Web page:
However these items could all be capable of causing a house to be unfit for human habitation and therefore potentially breach the landlord's new obligations now coming into force..

In some ways this is similar to the HHSRS in which local authorities can compel landlords to undertake works through improvement notices for which there are various sanctions for non-compliance. However, this did not give rise to a civil liability to the tenant and could only be enforced by a local authority not a tenant. The Act changes that position.

It is unlikely that the Act has gone un-noticed in the claimant disrepair community. Landlords may therefore start to notice claims management companies visiting their estates to investigate potential claims in addition to a potential increase in defences to rent possession claims based on property condition.

Are there any limits to the landlord's obligations? 

It is likely that the same common law principle about notice will apply to this legislation as already apply to repair, namely that for any part of the property let out to a tenant the landlord will not be liable for any breaches of the implied covenant until it is on notice of the problem and has had a reasonable time to remedy it. 

The Act does specify that landlord will not be liable for anything arising from a breach of the tenant's duty to act in a tenant-like manner. By way of example if there is adequate heating, insulation and ventilation but the tenant fails to use the ventilation, never uses the central heating and runs an unvented tumble drier in the property leading to condensation mould, that will not breach the covenant as it is the tenant's fault.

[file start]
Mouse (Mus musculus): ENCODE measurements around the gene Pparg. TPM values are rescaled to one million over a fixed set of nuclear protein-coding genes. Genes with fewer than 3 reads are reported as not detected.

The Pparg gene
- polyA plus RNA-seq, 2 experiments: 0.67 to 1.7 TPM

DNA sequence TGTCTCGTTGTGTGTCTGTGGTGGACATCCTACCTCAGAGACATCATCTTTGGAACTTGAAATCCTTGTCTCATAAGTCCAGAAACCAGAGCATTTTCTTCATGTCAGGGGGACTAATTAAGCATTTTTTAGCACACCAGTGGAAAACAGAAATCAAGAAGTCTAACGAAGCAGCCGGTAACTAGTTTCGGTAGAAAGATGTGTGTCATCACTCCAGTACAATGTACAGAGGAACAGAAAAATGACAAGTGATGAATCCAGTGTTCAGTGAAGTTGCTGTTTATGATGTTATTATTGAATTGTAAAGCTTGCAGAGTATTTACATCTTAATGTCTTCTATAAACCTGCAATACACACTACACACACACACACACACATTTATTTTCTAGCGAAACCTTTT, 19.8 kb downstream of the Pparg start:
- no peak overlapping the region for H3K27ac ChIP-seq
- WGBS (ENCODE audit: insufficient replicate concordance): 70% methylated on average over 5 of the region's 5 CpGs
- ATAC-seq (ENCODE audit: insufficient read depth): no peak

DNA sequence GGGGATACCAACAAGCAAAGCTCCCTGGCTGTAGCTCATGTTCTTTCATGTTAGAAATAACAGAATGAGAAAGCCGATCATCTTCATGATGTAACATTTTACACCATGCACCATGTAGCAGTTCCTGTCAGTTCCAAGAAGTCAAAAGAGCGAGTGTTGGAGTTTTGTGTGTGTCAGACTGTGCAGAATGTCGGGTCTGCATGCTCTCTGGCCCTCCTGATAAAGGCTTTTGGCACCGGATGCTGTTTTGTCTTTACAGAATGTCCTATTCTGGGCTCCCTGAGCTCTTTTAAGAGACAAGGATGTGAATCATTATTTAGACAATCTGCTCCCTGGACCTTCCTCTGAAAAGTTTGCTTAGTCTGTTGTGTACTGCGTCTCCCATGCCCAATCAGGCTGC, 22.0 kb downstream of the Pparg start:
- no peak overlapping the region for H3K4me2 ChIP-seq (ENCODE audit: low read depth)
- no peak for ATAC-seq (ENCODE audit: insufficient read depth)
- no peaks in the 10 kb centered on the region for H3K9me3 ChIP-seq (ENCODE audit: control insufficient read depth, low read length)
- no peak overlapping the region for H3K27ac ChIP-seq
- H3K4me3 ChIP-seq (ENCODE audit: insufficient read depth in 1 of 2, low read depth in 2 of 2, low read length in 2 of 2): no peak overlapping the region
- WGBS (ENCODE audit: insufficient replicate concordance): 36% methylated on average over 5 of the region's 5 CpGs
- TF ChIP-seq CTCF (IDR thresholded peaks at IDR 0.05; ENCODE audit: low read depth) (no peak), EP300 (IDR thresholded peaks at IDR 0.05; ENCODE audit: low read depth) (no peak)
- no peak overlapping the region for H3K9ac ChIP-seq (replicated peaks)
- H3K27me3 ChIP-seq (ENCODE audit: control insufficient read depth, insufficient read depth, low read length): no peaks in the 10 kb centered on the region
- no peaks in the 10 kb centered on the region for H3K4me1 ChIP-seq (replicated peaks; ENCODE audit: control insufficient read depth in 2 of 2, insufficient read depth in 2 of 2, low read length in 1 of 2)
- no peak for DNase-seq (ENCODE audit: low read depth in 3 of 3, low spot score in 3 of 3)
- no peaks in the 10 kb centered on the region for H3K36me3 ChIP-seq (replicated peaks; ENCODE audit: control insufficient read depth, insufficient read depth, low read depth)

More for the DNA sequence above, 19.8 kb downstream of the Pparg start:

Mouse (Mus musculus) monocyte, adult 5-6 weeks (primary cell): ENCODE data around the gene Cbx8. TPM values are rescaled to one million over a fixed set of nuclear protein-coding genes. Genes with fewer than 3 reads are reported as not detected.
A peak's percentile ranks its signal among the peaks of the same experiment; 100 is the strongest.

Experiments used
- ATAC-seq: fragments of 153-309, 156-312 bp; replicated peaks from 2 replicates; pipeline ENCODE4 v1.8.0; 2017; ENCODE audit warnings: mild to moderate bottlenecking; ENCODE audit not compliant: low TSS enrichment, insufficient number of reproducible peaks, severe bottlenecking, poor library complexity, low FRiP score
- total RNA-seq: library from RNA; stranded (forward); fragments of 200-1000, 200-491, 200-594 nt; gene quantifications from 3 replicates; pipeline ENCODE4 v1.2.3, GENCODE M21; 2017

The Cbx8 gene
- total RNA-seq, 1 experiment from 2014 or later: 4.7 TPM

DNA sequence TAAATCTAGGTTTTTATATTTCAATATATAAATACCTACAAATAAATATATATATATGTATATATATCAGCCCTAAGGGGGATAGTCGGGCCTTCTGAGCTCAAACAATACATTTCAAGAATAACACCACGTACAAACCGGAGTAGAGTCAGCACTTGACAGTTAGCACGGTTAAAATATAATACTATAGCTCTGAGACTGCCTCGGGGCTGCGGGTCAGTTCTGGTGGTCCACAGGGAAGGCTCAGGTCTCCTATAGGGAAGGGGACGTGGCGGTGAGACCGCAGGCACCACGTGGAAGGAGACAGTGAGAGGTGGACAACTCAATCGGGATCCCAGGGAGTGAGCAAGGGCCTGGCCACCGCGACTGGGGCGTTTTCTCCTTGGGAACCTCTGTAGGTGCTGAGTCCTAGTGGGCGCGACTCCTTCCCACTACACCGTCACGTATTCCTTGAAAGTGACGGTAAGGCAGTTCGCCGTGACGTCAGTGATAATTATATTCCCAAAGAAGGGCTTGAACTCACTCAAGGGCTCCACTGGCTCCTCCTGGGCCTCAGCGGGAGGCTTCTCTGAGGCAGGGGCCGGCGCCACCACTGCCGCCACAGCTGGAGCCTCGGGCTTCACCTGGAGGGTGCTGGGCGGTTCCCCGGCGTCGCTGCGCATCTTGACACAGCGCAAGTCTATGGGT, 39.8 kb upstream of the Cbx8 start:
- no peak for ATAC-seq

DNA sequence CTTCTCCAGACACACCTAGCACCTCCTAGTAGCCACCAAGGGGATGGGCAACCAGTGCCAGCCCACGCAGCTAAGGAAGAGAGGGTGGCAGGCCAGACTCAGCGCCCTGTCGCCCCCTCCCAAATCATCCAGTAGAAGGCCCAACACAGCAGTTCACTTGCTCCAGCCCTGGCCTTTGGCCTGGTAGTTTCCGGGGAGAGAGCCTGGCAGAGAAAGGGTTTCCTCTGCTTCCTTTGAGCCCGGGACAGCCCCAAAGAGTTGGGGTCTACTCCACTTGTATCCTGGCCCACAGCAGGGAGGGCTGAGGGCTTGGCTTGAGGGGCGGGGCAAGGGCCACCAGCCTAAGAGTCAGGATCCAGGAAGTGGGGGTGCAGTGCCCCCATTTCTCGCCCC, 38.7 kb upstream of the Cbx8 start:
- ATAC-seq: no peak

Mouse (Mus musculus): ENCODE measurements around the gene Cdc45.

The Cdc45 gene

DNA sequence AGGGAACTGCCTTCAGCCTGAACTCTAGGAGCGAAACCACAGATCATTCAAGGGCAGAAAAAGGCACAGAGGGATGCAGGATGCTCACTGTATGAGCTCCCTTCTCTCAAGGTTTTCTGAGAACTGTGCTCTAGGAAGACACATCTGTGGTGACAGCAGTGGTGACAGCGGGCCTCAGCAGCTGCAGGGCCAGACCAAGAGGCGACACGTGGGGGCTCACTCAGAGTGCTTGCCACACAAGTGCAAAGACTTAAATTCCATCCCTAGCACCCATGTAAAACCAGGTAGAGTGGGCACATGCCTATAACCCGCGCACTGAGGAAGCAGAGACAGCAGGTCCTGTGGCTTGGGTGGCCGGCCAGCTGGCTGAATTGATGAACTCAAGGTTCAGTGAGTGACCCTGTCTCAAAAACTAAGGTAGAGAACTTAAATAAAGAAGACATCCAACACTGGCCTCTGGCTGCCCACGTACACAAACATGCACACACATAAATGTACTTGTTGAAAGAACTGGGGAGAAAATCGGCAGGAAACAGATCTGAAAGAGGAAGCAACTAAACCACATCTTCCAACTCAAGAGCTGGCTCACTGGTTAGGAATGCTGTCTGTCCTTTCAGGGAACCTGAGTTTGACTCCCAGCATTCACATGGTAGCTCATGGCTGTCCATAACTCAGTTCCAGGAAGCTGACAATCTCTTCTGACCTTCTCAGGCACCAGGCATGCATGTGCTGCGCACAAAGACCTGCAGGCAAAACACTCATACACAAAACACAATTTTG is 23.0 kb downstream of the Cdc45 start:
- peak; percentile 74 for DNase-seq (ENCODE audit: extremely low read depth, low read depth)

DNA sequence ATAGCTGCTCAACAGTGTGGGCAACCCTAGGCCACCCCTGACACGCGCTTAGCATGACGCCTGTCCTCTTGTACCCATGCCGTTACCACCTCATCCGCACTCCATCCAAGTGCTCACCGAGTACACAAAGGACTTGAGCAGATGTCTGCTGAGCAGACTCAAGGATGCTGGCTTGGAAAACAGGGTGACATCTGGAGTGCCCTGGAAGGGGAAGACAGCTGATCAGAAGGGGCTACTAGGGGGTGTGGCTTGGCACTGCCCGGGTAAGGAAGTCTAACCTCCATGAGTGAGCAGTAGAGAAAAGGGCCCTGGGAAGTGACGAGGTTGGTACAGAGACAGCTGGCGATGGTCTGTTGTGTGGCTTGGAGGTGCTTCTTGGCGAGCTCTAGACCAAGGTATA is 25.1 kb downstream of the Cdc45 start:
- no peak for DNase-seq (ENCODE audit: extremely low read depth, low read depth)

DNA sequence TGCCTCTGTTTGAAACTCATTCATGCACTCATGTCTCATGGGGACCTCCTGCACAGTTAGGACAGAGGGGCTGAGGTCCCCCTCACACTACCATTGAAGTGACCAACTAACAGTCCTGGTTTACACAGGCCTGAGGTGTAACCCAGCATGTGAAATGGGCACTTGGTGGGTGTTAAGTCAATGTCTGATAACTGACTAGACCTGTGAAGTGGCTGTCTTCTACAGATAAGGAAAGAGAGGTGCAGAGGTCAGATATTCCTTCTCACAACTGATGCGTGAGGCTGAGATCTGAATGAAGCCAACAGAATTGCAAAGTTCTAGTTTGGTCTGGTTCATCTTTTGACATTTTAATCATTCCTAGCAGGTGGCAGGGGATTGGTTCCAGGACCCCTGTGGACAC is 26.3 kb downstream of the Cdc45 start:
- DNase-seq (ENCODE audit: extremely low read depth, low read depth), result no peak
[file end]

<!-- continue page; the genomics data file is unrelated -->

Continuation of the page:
The Act also states that the landlord will not be liable to undertake works which fall into any of the following categories:

  • to rebuild or reinstate the dwelling in the case of destruction or damage by fire, storm, flood or other inevitable accident
  • works to anything belonging to the tenant 
  • works which, if carried out, would put the landlord in breach of any obligation imposed by legislation; and
  • works requiring the consent of a superior landlord or other third party (eg a mortgage lender), where consent has not been obtained following reasonable endeavours to obtain it.

Is there anything in the Act for landlords?

The Act also implies covenants on the part of the tenant to allow access to the landlord to conduct inspections of the property condition during reasonable hours on giving at least 24 hours' notice. Where tenancy agreements do not already contain such express terms this will assist landlords in ensuring their properties are up to scratch.

What should landlords do ?

  • Before letting out any property on a short term tenancy, ensure that it is fit for human habitation. This may involve some potentially significant improvements as well as repairs, especially to some older properties
  • For any existing tenancies which are already periodic the landlord has a year to get the property up to the relevant standard
  • Ensure that repairs and maintenance departments are aware of the new law and apply it in determining which works are required
  • Make any necessary changes to void property procedures in line with the requirements of the Act.

This article is for general information only and reflects the position at the date of publication. It does not constitute legal advice.